Understanding the dynamics of motivation in socially shared learning
International Journal of Educational Research Volume 47, Number 2, ISSN 0883-0355 Publisher: Elsevier Ltd
The aim of this study was to gain an understanding of the dynamics of motivation in socially shared learning from both individual and group perspectives. Higher education students’ motivation was analysed in the context of collaborative learning tasks, applying quantitative and qualitative methods. The research questions were: (1) what kind of motivations and task-specific goals do individual students have and (2) how do they combine their motivations as a group in socially shared learning? Three- to five-member groups of university students (n=99) were observed as they worked with three different collaborative learning tasks in an educational psychology class. The experiment included differently organised conditions for collaboration, ranging from face-to-face situations to virtual collaboration situations which were perceived as motivationally and emotionally challenging. Self-reports and video-tapings were collected. The results show that the students who studied in face-to-face settings reported significantly more learning goals and fewer performance goals during the collaborative tasks than the students in the virtual group. Therefore, the collaborative process of volunteer face-to-face groups was analysed qualitatively and an attempt was made, by observing their shared motivation, to uncover the reasons why they achieved their learning goals.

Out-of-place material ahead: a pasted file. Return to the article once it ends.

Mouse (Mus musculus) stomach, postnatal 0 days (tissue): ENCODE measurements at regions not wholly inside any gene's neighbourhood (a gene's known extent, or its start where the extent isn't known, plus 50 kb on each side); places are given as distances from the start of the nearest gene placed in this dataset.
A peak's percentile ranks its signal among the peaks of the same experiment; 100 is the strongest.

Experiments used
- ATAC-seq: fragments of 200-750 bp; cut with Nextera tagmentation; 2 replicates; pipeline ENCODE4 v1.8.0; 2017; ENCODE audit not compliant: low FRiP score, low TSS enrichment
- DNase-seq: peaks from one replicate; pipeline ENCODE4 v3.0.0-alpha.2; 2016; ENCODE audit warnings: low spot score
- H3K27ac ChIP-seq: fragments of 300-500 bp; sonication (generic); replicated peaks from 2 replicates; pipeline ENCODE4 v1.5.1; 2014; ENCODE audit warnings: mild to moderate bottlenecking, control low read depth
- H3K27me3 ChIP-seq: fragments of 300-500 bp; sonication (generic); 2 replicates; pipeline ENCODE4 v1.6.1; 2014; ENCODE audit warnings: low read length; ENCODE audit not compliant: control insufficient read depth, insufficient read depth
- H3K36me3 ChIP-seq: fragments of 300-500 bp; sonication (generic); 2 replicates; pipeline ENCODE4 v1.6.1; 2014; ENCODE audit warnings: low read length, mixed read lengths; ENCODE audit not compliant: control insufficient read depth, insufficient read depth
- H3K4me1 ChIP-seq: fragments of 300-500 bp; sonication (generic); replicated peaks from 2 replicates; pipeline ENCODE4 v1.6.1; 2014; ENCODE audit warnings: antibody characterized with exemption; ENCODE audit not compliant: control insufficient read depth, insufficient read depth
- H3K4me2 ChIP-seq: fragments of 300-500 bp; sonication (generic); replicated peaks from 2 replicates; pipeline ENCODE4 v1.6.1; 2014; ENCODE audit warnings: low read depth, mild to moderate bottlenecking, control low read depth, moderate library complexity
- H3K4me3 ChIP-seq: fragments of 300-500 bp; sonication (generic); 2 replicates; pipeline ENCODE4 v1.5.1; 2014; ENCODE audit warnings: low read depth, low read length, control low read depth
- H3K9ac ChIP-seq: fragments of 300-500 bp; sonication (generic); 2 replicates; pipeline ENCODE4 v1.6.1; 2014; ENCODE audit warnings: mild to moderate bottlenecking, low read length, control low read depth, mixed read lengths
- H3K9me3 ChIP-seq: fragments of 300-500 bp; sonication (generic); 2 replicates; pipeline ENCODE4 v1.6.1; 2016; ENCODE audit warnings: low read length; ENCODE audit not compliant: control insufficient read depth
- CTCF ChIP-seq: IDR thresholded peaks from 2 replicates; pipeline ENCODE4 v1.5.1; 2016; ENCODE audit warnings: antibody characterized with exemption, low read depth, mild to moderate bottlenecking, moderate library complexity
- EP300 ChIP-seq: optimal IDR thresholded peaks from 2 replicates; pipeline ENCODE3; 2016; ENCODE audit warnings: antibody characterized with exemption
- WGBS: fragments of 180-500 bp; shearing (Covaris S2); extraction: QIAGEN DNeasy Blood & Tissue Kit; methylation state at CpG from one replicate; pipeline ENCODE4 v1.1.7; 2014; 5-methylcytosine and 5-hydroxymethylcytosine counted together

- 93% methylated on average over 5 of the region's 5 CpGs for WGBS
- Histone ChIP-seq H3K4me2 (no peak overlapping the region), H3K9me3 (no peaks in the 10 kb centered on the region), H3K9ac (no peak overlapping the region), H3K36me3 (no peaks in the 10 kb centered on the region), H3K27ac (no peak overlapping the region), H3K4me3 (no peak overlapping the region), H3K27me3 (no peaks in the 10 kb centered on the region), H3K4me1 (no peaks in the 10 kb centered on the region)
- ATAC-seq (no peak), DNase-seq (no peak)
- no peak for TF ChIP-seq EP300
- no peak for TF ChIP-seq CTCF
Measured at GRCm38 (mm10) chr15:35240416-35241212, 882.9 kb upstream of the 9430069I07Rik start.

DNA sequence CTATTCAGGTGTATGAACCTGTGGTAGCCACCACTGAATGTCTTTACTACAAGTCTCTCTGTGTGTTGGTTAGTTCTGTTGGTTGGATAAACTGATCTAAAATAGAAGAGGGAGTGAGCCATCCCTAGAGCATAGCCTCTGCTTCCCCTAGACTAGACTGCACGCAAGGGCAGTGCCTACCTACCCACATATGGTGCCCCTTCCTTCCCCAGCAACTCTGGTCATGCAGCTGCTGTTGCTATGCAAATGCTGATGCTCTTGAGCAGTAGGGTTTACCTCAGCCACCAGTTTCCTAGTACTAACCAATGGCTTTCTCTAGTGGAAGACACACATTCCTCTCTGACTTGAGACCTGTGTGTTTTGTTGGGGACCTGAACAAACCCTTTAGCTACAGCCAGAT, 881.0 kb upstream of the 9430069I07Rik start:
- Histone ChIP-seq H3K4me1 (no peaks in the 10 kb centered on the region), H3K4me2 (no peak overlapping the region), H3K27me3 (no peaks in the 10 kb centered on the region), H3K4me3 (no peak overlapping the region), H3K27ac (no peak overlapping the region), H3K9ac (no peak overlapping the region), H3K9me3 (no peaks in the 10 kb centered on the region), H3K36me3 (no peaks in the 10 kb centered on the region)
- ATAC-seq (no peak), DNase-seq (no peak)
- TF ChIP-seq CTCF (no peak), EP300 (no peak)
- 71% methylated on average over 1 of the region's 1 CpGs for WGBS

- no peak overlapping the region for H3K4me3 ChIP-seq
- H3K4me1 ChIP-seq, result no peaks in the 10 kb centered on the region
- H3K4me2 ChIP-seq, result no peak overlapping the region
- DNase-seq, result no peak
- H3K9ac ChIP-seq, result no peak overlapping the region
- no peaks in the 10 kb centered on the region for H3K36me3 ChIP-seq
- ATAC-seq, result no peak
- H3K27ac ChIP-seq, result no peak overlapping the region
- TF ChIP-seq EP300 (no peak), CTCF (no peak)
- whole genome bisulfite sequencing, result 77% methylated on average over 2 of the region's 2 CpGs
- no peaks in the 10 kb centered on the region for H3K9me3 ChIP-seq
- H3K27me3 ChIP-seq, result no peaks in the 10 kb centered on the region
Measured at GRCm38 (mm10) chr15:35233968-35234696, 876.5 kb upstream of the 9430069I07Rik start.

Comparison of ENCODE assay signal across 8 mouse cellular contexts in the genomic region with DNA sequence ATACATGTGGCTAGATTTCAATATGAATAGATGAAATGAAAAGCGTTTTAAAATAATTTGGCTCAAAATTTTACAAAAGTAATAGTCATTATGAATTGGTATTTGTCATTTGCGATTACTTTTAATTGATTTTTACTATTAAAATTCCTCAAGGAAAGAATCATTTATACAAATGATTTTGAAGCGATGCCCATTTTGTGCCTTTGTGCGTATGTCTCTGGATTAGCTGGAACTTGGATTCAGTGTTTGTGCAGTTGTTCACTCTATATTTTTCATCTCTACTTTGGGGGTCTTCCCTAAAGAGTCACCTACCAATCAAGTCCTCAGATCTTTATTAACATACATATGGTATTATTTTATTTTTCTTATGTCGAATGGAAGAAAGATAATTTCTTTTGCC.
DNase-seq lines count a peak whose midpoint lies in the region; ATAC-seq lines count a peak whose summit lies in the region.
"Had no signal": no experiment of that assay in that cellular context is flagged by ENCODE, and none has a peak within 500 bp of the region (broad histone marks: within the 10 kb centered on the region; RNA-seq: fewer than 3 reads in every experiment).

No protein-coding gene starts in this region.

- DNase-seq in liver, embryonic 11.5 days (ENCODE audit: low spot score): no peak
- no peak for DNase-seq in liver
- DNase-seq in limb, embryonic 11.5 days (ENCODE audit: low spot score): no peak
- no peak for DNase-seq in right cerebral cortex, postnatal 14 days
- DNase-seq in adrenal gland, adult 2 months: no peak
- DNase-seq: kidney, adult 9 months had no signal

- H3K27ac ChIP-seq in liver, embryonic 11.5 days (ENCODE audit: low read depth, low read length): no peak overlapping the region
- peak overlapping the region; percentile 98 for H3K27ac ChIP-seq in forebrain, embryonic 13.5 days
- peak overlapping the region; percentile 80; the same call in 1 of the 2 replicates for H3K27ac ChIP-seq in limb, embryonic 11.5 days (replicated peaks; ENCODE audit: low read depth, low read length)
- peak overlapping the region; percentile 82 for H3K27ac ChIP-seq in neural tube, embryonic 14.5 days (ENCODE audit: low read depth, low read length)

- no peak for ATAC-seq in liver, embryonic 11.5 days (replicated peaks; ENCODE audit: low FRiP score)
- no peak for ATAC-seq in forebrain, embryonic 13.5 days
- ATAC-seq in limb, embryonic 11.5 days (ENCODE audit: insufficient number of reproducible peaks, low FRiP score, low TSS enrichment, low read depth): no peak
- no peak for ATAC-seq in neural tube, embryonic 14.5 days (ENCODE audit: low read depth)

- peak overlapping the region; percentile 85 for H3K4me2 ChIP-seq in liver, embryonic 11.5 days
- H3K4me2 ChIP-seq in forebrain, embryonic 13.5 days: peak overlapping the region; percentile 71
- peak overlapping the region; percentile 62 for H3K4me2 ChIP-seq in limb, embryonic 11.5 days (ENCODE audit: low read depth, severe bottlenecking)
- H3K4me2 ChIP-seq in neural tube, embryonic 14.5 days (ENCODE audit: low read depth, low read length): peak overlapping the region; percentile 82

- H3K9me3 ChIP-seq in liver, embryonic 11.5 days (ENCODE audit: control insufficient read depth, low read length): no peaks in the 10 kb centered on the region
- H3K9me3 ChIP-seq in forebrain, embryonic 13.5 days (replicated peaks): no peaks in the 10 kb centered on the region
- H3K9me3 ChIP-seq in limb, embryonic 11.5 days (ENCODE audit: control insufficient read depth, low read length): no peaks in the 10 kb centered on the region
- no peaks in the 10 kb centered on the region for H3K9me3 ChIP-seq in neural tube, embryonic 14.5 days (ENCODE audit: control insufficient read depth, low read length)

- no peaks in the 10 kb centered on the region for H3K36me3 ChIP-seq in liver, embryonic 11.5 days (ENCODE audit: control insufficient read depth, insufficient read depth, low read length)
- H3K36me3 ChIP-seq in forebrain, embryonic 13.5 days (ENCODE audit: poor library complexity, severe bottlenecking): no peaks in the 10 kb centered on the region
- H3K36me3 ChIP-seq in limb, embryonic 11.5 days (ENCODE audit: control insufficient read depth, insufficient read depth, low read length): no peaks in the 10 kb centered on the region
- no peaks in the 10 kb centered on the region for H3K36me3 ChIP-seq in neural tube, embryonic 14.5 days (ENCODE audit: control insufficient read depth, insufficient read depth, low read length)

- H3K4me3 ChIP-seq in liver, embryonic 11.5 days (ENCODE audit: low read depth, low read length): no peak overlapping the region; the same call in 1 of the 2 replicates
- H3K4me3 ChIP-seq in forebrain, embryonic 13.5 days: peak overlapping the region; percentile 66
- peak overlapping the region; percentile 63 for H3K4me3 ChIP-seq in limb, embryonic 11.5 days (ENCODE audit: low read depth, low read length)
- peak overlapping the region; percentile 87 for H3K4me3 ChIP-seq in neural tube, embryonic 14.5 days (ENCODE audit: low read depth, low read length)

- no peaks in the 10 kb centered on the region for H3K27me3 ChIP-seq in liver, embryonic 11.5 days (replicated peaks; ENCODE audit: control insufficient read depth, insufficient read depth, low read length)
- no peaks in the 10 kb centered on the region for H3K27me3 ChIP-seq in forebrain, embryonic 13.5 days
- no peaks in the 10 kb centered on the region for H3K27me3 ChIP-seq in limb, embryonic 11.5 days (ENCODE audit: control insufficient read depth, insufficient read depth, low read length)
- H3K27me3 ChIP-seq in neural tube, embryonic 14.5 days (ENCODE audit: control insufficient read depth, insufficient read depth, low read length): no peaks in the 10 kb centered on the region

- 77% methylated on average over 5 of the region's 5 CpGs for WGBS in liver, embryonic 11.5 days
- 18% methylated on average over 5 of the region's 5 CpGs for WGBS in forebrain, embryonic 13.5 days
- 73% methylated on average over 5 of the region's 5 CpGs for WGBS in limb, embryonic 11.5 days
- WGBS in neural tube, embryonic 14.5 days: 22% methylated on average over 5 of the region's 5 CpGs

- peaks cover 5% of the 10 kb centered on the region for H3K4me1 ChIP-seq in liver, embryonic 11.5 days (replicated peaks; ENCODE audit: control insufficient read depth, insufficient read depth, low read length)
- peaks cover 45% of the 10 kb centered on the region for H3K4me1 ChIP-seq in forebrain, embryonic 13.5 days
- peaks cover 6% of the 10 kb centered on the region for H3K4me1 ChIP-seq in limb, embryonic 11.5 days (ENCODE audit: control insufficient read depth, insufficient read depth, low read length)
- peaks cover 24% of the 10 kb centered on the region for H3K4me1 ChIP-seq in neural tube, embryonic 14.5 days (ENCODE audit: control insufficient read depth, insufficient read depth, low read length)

Järvelä, S., Järvenoja, H. & Veermans, M. (2008). Understanding the dynamics of motivation in socially shared learning. International Journal of Educational Research, 47(2), 122-135. Elsevier Ltd.